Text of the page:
Why Don’t Stores Support Shoppers?

Believe it or not, many stores don’t help customers buy products. Earlier this year I did some research on the in-store experience for buying a digital camera. The analysis looked at the experience of four leading electronics retailers: Best Buy, Circuit City, RadioShack, and Wal-Mart. Our target user was a 50 year-old male, who didn’t know too much about technology, who wanted to buy a digital camera for his son. Looking at the experience through the eyes of that target user, we evaluated the following elements of the experience:

In Store Experience Evaluation

Here’s what we found:

  • Confusing first impressions. While two retailers received good grades for wayfinding, all of the retailers had at least minor flaws when it came to providing legible signage to the digital camera area. At one retailer, there was no signage for digital cameras and no directory explaining that digital cameras were on a lower floor. And at another, the user needed to guess at a direction from the door before spotting a sign to the photo area.
  • Poor browsing experiences. This was the lowest-graded section in our evaluation. What was so bad? For one retailer, the digital camera display spanned three sides of a stand – without any logical grouping to help the user examine them. And the retailer that had the most useful content for selecting digital cameras, rendered it nearly useless by making it illegible or hiding it behind the cameras.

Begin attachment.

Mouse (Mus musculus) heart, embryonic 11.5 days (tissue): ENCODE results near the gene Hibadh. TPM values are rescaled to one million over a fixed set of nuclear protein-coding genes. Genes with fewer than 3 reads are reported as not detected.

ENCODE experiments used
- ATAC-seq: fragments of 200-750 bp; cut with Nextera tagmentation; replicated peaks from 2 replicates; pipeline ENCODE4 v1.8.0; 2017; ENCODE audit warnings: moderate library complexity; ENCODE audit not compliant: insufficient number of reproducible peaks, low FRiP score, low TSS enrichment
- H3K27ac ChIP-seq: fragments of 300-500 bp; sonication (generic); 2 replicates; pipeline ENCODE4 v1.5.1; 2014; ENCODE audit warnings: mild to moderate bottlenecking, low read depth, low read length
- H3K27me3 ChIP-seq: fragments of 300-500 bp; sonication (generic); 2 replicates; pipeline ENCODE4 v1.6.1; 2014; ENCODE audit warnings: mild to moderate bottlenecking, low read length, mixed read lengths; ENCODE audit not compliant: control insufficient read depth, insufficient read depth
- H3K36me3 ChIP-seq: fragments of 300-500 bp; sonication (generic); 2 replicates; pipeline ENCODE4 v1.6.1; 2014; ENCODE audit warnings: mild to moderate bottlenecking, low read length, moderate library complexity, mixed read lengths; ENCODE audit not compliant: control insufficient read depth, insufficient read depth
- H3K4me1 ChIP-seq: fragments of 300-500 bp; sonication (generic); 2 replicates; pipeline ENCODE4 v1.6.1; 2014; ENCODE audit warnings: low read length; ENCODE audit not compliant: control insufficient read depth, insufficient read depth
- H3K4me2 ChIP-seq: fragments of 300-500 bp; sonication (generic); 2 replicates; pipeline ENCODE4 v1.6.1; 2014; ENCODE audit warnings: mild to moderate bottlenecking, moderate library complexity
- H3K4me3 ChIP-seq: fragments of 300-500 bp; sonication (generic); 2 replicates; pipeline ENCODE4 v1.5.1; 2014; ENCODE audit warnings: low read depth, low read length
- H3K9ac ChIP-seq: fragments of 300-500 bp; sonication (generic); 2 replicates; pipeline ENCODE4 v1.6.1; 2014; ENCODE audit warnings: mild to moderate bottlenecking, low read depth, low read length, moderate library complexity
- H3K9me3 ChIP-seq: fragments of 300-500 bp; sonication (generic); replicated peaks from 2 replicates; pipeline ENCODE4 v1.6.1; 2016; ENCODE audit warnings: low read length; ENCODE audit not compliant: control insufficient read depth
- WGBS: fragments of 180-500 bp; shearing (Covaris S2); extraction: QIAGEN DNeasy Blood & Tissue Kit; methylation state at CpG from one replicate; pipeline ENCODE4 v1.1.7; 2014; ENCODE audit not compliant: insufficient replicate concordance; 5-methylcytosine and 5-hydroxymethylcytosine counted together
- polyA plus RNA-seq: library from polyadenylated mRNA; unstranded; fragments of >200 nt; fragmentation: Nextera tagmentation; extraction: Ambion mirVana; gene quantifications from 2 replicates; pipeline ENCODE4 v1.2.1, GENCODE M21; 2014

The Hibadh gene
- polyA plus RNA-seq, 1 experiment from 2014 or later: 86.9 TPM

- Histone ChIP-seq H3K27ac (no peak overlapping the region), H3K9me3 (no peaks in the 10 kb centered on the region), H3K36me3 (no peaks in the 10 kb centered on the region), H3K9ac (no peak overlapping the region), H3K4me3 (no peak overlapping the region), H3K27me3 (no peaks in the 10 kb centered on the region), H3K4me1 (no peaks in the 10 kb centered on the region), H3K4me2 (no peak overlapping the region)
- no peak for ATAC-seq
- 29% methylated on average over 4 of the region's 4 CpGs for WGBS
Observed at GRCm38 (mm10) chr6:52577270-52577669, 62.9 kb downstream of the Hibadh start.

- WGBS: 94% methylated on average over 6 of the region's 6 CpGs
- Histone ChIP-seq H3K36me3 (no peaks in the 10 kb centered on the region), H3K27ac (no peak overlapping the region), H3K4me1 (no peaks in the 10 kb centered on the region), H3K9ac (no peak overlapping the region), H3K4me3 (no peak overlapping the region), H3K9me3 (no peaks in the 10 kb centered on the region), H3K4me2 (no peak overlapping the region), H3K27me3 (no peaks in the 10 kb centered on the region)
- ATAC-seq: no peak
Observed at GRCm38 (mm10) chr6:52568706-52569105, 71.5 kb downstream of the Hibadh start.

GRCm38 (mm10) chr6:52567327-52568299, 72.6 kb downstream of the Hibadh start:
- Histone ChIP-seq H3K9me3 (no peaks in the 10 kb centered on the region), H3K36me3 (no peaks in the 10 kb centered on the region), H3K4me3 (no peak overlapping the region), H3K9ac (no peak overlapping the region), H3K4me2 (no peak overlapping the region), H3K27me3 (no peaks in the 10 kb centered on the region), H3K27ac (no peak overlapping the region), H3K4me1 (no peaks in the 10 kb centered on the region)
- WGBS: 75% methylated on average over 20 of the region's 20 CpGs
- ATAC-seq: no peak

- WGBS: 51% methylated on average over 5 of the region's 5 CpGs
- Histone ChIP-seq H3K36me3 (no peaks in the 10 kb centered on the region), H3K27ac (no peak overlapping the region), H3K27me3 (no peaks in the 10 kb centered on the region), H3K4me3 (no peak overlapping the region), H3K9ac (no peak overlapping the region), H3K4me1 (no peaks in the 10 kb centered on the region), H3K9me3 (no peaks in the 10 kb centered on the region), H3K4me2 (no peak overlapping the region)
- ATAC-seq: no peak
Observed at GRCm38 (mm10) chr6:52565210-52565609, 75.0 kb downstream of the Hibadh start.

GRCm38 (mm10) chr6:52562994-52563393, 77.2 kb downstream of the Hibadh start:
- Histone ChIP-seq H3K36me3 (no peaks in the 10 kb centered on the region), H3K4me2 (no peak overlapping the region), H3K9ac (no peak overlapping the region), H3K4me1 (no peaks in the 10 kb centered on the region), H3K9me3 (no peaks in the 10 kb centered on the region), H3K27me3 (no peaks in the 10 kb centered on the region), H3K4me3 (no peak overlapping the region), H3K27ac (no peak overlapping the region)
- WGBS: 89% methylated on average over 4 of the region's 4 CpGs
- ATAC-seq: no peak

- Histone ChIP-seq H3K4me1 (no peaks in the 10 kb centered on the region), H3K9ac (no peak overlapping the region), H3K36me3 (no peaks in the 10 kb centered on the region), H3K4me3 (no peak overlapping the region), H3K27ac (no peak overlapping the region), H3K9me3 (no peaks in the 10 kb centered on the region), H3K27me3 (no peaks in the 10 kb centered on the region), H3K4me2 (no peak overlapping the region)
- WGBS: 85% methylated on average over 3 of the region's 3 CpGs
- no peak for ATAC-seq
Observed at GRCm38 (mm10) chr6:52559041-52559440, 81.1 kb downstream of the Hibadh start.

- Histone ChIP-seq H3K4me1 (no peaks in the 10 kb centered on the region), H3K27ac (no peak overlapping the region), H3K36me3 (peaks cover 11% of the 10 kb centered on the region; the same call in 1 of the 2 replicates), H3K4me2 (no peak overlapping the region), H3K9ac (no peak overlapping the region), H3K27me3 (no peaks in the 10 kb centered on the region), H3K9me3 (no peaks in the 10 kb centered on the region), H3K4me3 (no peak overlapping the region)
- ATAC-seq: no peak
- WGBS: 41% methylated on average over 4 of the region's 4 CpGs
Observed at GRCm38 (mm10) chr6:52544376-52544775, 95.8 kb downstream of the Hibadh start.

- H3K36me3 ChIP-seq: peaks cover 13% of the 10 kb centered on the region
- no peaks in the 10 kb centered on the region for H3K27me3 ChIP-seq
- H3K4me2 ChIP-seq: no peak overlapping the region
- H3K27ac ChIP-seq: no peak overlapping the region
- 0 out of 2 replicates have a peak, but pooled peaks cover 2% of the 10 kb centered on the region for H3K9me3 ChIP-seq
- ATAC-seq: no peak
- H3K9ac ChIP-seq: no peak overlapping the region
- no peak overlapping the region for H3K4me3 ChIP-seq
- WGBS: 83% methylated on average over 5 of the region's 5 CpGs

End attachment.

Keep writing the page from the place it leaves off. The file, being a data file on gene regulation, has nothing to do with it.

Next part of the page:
• Limited product information. When it came to studying the individual products, we found a surprising lack of product information. We were unable to find information about shutter speeds and battery life in most of the stores. One retailer provided a book with rich details about its lineup of digital cameras, but it was virtually hidden in a nearby section of printer supplies.
  • Not much help. Employees were easily accessible at all four retailers, but  employees at only 2 of the retailers were able to make a recommendation based on the user’s requirements. And while all of these retailers have rich functionality and content for picking a digital camera on their Web sites, none of the retailers provided users with access to those online resources in their digital camera areas.

The four retailers ended up with overall grades between B- and C+ for these in-store experiences. Is that good enough? You tell me.

Written by 

I am an experience management transformist, helping organizations improve business results by engaging the hearts and minds of their customers, employees, and partners. My "job" is Head of the Qualtrics XM Institute. The Institute is still being established, but our goal is to help organizations around the world thrive by mastering Experience Management (XM). As part of this focus, I examine strategy, culture, interaction design, customer service, branding and leadership practices. And, as many people know, I love to speak about these topics in almost any forum. Prior to joining Qualtrics, I was managing partner of Temkin Group (leading CX research, advisory, and training firm), co-founder and chair of the Customer Experience Professionals Association (CXPA.org), and a VP at Forrester Research. I'm a fanatical student of business, so this blog provides an outlet for sharing insights from my ongoing educational journey. Check out my LinkedIn profile: www.linkedin.com/in/brucetemkin

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